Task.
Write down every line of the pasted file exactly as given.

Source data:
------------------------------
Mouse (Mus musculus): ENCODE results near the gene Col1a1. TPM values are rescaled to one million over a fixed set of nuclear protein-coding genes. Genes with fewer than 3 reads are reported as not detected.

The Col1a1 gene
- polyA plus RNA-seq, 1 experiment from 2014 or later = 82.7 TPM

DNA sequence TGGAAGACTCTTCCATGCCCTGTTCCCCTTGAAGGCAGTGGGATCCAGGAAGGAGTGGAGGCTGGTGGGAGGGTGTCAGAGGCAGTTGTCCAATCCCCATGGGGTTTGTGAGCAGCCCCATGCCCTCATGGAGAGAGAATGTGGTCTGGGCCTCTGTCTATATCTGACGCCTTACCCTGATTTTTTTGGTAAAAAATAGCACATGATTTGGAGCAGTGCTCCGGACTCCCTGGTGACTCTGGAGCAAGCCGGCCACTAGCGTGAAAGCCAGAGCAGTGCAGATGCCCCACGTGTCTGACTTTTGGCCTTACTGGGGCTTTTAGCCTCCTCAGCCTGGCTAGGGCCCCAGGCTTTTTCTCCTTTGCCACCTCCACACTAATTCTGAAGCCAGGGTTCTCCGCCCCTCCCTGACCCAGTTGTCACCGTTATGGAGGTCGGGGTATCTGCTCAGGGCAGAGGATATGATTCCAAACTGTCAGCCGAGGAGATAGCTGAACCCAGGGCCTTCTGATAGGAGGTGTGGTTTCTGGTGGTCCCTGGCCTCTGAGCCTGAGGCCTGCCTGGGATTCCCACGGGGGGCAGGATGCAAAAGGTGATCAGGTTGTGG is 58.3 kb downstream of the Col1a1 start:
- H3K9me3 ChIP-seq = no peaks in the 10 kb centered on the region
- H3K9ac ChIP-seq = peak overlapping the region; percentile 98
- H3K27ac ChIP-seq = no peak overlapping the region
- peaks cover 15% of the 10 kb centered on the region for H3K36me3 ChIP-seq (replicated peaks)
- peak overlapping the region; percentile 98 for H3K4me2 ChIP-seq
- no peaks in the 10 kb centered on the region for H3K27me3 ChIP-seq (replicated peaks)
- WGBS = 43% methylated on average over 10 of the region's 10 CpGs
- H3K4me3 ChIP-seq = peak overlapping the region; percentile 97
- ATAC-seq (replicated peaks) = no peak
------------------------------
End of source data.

Mouse (Mus musculus): ENCODE results near the gene Col1a1. TPM values are rescaled to one million over a fixed set of nuclear protein-coding genes. Genes with fewer than 3 reads are reported as not detected.

The Col1a1 gene
- polyA plus RNA-seq, 1 experiment from 2014 or later = 82.7 TPM

DNA sequence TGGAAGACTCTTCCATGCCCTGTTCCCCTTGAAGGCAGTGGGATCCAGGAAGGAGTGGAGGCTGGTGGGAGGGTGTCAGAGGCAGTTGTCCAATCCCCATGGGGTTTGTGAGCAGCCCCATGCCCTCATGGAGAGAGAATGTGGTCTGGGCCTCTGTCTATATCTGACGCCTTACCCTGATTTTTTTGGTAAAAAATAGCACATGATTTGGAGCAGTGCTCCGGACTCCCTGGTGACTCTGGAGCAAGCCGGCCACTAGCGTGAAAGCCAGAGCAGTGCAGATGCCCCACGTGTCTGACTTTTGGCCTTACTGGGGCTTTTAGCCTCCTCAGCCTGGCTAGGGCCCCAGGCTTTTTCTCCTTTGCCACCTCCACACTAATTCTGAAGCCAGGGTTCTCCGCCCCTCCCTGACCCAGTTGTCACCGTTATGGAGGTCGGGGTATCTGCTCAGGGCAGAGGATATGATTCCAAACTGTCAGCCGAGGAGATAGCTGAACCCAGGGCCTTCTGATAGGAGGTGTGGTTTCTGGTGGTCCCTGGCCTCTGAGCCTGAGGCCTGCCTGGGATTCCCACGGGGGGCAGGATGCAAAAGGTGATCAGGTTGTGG is 58.3 kb downstream of the Col1a1 start:
- H3K9me3 ChIP-seq = no peaks in the 10 kb centered on the region
- H3K9ac ChIP-seq = peak overlapping the region; percentile 98
- H3K27ac ChIP-seq = no peak overlapping the region
- peaks cover 15% of the 10 kb centered on the region for H3K36me3 ChIP-seq (replicated peaks)
- peak overlapping the region; percentile 98 for H3K4me2 ChIP-seq
- no peaks in the 10 kb centered on the region for H3K27me3 ChIP-seq (replicated peaks)
- WGBS = 43% methylated on average over 10 of the region's 10 CpGs
- H3K4me3 ChIP-seq = peak overlapping the region; percentile 97
- ATAC-seq (replicated peaks) = no peak